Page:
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In the words of Jen: ‘I was missing that kind of sweat when you just go for it.’
Jennifer Aniston is apparently all about the #SimpleLife. Speaking to InStyle, she shared that her go-to workout is what she has coined the ’15-15-15 method’: a straightforward 15 minutes on a bike, followed by 15 minutes on a cross trainer and 15 minutes on a treadmill.
‘I had an injury last fall and I was only able to do Pilates, which I absolutely love,’ she said. ‘But I was missing that kind of sweat when you just go for it.’ So, once she’d recovered, she was happy to be ‘going back to my 15-15-15, which is a 15-minute spin, elliptical, run,’ adding, ‘It’s just old school: I can chase myself around a gym.’
If I’m honest, my first thoughts are that spending 15 mins back-to-back on a bike, cross-trainer and treadmill sounds pretty boring, but if it works for Jen it can’t be thaaaat bad, can it? Plus, splitting a cardio session up into different kinds would surely make it more interesting than doing 45 mins on one machine, and while I’m a weightlifting convert, I know that there are some benefits I can only get from cardio.
Still, I currently do max 20 mins (sometimes 10) jogging once a week, on days when I’m doing an upper body strength workout since they’re usually shorter than the leg workouts I do (I never spend more than 60 mins in the gym and strength work is my priority, so cardio is an accompaniment as and only when I have the time). But I’m curious. I know that I’ll never stop weightlifting now, but on the odd occasion that I may fancy a fully cardio workout, could Jen’s 15-15-15 method be the way to go? To find out, I tried it for myself, and asked the experts for their verdict. Here’s everything you need to know.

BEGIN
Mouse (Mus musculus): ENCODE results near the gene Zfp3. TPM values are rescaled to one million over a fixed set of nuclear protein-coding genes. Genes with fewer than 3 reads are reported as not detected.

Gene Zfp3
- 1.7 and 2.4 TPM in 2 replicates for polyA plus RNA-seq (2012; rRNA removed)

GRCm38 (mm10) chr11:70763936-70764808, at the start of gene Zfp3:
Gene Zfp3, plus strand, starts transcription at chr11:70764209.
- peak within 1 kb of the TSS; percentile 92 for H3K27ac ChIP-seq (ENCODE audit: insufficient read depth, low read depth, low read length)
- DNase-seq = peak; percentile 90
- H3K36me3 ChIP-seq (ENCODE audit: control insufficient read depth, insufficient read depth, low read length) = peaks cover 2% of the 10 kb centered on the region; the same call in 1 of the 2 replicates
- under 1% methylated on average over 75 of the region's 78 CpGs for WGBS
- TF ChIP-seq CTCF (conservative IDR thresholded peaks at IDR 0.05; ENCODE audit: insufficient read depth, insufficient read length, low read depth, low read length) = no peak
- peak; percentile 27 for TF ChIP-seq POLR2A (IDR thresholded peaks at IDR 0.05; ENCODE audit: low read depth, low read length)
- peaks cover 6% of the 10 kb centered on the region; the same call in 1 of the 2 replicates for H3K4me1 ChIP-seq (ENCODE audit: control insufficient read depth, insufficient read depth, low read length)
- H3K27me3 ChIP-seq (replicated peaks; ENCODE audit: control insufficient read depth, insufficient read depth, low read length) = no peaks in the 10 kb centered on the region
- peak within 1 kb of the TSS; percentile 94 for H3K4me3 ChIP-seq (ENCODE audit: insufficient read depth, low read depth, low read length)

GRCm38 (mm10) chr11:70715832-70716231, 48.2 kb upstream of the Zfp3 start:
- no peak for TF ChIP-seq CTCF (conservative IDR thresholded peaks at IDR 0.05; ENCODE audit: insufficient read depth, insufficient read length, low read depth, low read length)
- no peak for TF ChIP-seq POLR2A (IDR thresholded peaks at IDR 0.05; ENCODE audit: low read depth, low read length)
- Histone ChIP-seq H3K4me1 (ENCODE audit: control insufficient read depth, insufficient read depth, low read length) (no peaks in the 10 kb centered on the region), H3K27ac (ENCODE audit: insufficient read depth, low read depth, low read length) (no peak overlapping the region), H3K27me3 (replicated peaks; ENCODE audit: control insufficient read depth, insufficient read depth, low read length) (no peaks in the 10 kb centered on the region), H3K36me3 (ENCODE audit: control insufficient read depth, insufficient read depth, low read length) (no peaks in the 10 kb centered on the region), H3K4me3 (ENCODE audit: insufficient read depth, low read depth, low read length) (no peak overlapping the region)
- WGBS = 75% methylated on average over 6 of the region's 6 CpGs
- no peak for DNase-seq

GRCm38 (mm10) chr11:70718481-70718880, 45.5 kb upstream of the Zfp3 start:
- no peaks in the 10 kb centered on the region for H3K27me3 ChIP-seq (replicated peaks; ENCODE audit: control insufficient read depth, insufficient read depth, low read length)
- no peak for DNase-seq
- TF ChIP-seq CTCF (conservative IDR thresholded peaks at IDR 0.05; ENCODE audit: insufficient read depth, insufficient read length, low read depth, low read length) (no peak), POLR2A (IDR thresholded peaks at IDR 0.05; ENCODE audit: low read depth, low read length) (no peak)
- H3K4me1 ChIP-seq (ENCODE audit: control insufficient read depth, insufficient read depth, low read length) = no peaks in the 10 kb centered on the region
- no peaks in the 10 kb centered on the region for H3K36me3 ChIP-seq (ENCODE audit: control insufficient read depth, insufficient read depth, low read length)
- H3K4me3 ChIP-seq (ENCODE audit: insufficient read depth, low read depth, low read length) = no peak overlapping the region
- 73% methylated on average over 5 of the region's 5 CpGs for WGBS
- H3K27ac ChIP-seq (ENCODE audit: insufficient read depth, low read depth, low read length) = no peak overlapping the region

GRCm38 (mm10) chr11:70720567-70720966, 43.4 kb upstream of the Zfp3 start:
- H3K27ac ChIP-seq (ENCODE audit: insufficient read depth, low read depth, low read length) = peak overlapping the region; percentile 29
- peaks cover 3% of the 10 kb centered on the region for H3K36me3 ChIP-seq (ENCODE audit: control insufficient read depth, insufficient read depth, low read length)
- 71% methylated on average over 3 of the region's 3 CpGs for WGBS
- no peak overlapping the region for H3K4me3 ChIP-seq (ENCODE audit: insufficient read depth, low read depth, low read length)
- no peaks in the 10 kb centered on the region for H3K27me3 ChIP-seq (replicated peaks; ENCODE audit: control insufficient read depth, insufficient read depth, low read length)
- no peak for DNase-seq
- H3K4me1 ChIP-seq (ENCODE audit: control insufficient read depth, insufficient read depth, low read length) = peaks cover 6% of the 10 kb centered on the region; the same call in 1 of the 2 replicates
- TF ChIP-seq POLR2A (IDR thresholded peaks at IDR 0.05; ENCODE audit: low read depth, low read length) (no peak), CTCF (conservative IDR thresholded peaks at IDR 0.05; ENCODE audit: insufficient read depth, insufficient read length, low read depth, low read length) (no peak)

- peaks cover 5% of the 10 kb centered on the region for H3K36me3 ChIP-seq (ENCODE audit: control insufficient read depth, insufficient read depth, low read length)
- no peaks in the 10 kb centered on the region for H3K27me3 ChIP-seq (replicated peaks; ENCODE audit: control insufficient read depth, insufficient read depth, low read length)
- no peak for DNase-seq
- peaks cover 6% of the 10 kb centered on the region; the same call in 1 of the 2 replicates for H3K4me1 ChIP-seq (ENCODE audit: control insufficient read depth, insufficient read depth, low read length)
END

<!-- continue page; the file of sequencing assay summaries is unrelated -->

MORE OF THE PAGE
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PT and fitness coach Chelsea Labadini explains that the USP of Jen’s 15-15-15 method when compared to other forms of cardio is the fact that the three blocks can make it much more appealing than sticking to one machine for 45 minutes. ‘Changing up your equipment can make your workouts way more interesting,’ she tells us. ‘There’s nothing magical about combining these particular machines or timings, but it is good if you’re looking to do a substantial amount of cardio without getting bored.’
I was also keen to hear if, at 53, Jen’s age could have been what swayed her to do this kind of workout. Turns out, Labadini wagers that this may well be the case, since the 15-15-15 method has lots of benefits for her age group.
‘Generally speaking, I find that women in this age group prefer low impact workouts, and this workout is low impact for the first 30 minutes,’ she explains.
What’s more, according to the NHS, the average age for a woman in the UK to start the menopause is 51, and Labadini adds that the running portion of Jen’s 15-15-15 method could be useful for increasing bone density as it reduces with the menopause. ‘Running is weight-bearing and weight-bearing activity increases bone density by promoting the activity of osteoblasts – the cells that are needed for new bone to grow,’ she explains.
Labadini says you may want to avoid making this workout the base of your regular routine if you’re ‘trying to build muscle’. Instead, she recommends ‘weightlifting’, but adds that ‘the 15-15-15 workout can be modified depending on what you want to get out of it’.
If you’re after some low-impact cardio, for example, just take out the running and stick to the bike and cross-trainer, or switch the run for a walk.
Again, this one very much depends on your goal. ‘If your goal is to get strong but you like the 15-15-15 workout, then doing it once or twice a week, alongside strength training is great.
‘The main thing is finding something that you enjoy and will stick to. If you want to do it more frequently, then do that.’
Whether you’re in Jen’s age group or not, Labadini’s advice is for everyone: add strength training. ‘Women of Jen’s age will benefit from resistance work as it will help to maintain muscle mass, which we lose as we get older (an average of 3-5% every decade after the age of 30, to be precise). It will also increase bone density which reduces with age.
‘If you’re in your 20s or 30s, adding resistance training will also benefit you for the same reasons. You might not be losing muscle mass or bone density yet, but strengthening what you have right now will make you less prone to injury and more able to progress and see results.’
Getting started is always the hardest part with workouts, and I can confirm that this rings true for Jen’s 15-15-15 method. I wasn’t exactly dreading it, but I really look forward to my weightlifting sessions and my cardio bunny days are well and truly behind me, but after the first 10 minutes on the bike (the first machine of the three), my legs felt a lot lighter and I instantly felt more energised.